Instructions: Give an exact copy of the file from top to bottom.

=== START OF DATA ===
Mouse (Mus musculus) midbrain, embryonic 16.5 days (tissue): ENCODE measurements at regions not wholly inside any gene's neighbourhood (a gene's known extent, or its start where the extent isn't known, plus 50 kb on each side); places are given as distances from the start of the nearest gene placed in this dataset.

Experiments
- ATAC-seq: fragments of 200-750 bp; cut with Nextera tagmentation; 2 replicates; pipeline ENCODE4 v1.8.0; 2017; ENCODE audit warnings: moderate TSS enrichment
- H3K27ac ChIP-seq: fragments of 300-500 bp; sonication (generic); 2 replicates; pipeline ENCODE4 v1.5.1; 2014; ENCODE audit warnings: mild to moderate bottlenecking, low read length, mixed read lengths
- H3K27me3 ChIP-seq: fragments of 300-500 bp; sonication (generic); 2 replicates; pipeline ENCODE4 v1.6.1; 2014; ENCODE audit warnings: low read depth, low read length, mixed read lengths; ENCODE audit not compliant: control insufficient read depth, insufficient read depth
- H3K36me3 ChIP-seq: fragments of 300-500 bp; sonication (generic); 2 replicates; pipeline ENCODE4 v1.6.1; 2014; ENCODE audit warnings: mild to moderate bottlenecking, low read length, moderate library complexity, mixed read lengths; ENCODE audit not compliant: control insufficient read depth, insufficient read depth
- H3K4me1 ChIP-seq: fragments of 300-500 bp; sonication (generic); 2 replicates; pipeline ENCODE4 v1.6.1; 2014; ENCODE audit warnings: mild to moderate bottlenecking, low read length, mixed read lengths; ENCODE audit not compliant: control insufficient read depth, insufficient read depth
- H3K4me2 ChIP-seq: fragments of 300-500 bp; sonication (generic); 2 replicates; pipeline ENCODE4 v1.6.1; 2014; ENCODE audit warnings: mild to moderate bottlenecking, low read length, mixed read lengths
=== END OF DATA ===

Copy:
Mouse (Mus musculus) midbrain, embryonic 16.5 days (tissue): ENCODE measurements at regions not wholly inside any gene's neighbourhood (a gene's known extent, or its start where the extent isn't known, plus 50 kb on each side); places are given as distances from the start of the nearest gene placed in this dataset.

Experiments
- ATAC-seq: fragments of 200-750 bp; cut with Nextera tagmentation; 2 replicates; pipeline ENCODE4 v1.8.0; 2017; ENCODE audit warnings: moderate TSS enrichment
- H3K27ac ChIP-seq: fragments of 300-500 bp; sonication (generic); 2 replicates; pipeline ENCODE4 v1.5.1; 2014; ENCODE audit warnings: mild to moderate bottlenecking, low read length, mixed read lengths
- H3K27me3 ChIP-seq: fragments of 300-500 bp; sonication (generic); 2 replicates; pipeline ENCODE4 v1.6.1; 2014; ENCODE audit warnings: low read depth, low read length, mixed read lengths; ENCODE audit not compliant: control insufficient read depth, insufficient read depth
- H3K36me3 ChIP-seq: fragments of 300-500 bp; sonication (generic); 2 replicates; pipeline ENCODE4 v1.6.1; 2014; ENCODE audit warnings: mild to moderate bottlenecking, low read length, moderate library complexity, mixed read lengths; ENCODE audit not compliant: control insufficient read depth, insufficient read depth
- H3K4me1 ChIP-seq: fragments of 300-500 bp; sonication (generic); 2 replicates; pipeline ENCODE4 v1.6.1; 2014; ENCODE audit warnings: mild to moderate bottlenecking, low read length, mixed read lengths; ENCODE audit not compliant: control insufficient read depth, insufficient read depth
- H3K4me2 ChIP-seq: fragments of 300-500 bp; sonication (generic); 2 replicates; pipeline ENCODE4 v1.6.1; 2014; ENCODE audit warnings: mild to moderate bottlenecking, low read length, mixed read lengths